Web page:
President Donald Trump's executive order temporarily banning citizens of seven Muslim-majority nations from traveling to the United States has prompted protests online and across the country.
Protests erupted Saturday at airports in New York, Chicago, Minneapolis, Dallas, San Francisco, Portland, Seattle and other cities as word got out that more than 100 people who were "in transit on airplanes" had been denied entry because of the executive order, The Associated Press reported.
Trump's executive order also has caused legal confusion for those who were traveling to the United States when the order was signed, as well as green card holders.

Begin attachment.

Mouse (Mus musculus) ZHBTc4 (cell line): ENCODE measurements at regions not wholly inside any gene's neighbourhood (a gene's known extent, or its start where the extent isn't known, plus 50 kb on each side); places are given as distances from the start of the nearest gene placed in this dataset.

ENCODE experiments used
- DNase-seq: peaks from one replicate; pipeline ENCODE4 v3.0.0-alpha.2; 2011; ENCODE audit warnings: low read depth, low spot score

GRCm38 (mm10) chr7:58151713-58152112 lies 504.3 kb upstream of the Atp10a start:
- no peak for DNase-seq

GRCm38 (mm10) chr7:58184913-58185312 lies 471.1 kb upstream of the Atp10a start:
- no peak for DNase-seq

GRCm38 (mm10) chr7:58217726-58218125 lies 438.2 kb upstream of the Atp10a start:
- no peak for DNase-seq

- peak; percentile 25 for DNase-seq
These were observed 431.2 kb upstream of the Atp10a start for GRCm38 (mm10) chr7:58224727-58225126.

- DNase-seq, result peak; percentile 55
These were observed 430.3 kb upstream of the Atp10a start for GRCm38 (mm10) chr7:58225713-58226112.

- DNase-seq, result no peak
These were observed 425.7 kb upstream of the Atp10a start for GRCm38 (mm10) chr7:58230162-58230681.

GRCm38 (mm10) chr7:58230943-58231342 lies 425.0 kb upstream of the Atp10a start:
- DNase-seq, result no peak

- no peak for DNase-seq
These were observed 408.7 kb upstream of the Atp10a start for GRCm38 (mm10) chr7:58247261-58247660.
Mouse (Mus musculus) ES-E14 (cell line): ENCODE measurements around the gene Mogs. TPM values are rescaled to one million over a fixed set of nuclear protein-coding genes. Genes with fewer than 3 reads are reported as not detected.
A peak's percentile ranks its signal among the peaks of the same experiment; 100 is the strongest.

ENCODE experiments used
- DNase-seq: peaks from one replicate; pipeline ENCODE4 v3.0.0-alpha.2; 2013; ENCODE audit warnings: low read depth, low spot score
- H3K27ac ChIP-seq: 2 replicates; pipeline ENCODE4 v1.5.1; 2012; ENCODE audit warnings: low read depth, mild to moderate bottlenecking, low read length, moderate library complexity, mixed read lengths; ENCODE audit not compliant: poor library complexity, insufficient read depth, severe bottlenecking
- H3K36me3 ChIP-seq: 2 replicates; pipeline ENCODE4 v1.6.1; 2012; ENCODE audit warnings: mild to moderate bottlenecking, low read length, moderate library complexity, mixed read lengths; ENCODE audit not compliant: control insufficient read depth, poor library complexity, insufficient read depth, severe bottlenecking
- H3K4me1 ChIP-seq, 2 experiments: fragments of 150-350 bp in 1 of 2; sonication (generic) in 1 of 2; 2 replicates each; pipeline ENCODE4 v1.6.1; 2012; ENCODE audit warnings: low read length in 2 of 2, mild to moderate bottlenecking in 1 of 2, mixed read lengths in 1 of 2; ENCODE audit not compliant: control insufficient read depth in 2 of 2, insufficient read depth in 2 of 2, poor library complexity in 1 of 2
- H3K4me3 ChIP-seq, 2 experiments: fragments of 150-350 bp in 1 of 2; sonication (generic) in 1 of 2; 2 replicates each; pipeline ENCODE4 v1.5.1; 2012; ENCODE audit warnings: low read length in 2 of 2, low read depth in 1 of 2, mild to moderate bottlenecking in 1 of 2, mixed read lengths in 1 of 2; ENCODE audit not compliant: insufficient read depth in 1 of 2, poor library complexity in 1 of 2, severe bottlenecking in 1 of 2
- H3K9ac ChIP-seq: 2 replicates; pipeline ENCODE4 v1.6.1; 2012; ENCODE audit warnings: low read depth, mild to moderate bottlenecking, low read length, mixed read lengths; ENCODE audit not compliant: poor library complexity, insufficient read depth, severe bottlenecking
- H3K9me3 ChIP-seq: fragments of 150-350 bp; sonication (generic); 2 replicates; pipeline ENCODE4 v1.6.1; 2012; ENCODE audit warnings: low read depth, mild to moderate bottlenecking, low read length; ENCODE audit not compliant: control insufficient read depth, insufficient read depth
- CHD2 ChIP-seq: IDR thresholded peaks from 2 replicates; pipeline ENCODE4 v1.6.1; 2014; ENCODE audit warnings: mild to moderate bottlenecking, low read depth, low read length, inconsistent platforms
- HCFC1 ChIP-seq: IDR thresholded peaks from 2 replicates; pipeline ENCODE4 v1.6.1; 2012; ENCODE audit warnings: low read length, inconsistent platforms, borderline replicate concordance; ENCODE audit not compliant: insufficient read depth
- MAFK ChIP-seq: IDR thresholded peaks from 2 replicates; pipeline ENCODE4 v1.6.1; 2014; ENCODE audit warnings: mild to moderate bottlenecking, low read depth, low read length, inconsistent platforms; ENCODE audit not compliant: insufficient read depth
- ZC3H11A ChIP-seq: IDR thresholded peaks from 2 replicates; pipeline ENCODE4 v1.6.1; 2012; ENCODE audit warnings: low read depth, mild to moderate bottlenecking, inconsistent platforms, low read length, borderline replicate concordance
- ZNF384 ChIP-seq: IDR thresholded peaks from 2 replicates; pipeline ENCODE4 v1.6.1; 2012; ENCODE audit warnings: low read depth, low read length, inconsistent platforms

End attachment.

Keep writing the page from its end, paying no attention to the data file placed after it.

Trump signed the order – which bans citizens of Iraq, Iran, Syria, Sudan, Libya, Somalia and Yemen from traveling the U.S. for 90 days and suspends the U.S. refugee program for 120 days – in the name of national security, telling an audience at the Pentagon, "We want to ensure that we are not admitting into our country the very threats our soldiers are fighting overseas.”
Late Saturday, New York U.S. District Judge Ann Donnelly issued an emergency order banning the U.S. from deporting valid visa holders or people with approved refugee applications who have been detained in connection with the ban. In a statement early Sunday, the Department of Homeland Security said, "Prohibited travel will remain prohibited, and the U.S. government retains its right to revoke visas at any time if required for national security or public safety."
White House senior adviser Stephen Miller said that nothing in Donnelly's "order in any way impedes or prevents the implementation of the president's executive order, which remains in full, complete and total effect."